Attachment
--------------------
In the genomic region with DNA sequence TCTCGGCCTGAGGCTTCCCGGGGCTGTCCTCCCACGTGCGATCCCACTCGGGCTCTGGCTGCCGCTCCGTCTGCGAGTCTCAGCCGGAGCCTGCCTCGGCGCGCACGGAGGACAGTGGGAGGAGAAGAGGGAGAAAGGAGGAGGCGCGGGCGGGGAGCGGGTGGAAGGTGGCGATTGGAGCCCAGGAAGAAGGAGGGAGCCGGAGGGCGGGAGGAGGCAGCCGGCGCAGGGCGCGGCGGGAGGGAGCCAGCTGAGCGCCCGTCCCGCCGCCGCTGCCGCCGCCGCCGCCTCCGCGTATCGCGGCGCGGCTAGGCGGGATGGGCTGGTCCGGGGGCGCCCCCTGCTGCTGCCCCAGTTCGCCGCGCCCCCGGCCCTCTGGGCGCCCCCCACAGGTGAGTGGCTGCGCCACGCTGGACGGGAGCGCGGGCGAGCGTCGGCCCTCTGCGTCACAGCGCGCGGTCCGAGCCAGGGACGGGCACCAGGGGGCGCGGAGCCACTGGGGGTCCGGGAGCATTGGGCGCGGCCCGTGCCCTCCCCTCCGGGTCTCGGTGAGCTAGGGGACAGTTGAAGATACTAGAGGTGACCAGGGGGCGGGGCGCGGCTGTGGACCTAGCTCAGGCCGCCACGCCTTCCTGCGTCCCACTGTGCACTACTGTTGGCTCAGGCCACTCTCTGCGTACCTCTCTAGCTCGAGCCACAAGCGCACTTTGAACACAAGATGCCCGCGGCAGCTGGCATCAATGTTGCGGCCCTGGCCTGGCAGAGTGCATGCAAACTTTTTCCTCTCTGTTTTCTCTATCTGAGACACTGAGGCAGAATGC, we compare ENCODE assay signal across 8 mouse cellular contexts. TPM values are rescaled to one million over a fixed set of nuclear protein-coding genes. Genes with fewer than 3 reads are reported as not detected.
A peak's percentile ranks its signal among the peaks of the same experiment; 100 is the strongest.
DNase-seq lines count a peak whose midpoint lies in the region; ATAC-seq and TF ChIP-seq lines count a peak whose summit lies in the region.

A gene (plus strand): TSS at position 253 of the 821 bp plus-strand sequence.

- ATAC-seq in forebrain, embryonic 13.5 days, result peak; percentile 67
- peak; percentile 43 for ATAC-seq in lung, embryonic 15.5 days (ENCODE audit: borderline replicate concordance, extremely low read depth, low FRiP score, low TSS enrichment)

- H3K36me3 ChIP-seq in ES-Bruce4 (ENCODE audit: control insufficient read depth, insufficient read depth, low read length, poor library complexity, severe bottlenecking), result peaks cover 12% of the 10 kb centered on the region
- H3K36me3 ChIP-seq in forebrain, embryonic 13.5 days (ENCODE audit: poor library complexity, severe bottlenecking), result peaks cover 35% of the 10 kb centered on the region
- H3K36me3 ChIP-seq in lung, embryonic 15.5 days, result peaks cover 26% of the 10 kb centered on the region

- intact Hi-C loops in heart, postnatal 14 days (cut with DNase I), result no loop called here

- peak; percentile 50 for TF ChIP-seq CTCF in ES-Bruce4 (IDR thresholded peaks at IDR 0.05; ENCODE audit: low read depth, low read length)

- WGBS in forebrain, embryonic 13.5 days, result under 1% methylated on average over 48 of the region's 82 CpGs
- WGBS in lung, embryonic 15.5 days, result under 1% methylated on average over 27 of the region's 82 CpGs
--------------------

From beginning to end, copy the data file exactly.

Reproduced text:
In the genomic region with DNA sequence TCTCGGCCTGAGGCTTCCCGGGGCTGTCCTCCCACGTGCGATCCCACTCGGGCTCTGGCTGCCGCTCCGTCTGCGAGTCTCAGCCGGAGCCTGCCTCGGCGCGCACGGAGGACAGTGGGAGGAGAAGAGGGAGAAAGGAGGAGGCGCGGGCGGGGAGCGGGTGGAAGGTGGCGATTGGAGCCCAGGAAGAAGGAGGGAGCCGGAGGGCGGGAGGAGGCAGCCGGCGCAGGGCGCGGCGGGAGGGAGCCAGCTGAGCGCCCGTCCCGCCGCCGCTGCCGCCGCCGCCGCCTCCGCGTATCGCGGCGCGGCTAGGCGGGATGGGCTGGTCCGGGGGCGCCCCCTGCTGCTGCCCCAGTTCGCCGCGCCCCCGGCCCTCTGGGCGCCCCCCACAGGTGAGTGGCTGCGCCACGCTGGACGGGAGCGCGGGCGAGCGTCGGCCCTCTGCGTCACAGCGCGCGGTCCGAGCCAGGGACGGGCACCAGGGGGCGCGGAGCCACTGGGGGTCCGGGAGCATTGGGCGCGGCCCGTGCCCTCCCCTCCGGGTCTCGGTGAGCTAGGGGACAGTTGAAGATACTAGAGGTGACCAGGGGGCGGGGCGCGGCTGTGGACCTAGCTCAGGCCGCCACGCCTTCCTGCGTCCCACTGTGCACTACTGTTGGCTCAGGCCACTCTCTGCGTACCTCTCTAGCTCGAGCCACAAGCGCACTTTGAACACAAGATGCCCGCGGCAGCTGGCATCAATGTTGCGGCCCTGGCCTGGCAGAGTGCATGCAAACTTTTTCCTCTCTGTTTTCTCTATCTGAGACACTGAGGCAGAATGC, we compare ENCODE assay signal across 8 mouse cellular contexts. TPM values are rescaled to one million over a fixed set of nuclear protein-coding genes. Genes with fewer than 3 reads are reported as not detected.
A peak's percentile ranks its signal among the peaks of the same experiment; 100 is the strongest.
DNase-seq lines count a peak whose midpoint lies in the region; ATAC-seq and TF ChIP-seq lines count a peak whose summit lies in the region.

A gene (plus strand): TSS at position 253 of the 821 bp plus-strand sequence.

- ATAC-seq in forebrain, embryonic 13.5 days, result peak; percentile 67
- peak; percentile 43 for ATAC-seq in lung, embryonic 15.5 days (ENCODE audit: borderline replicate concordance, extremely low read depth, low FRiP score, low TSS enrichment)

- H3K36me3 ChIP-seq in ES-Bruce4 (ENCODE audit: control insufficient read depth, insufficient read depth, low read length, poor library complexity, severe bottlenecking), result peaks cover 12% of the 10 kb centered on the region
- H3K36me3 ChIP-seq in forebrain, embryonic 13.5 days (ENCODE audit: poor library complexity, severe bottlenecking), result peaks cover 35% of the 10 kb centered on the region
- H3K36me3 ChIP-seq in lung, embryonic 15.5 days, result peaks cover 26% of the 10 kb centered on the region

- intact Hi-C loops in heart, postnatal 14 days (cut with DNase I), result no loop called here

- peak; percentile 50 for TF ChIP-seq CTCF in ES-Bruce4 (IDR thresholded peaks at IDR 0.05; ENCODE audit: low read depth, low read length)

- WGBS in forebrain, embryonic 13.5 days, result under 1% methylated on average over 48 of the region's 82 CpGs
- WGBS in lung, embryonic 15.5 days, result under 1% methylated on average over 27 of the region's 82 CpGs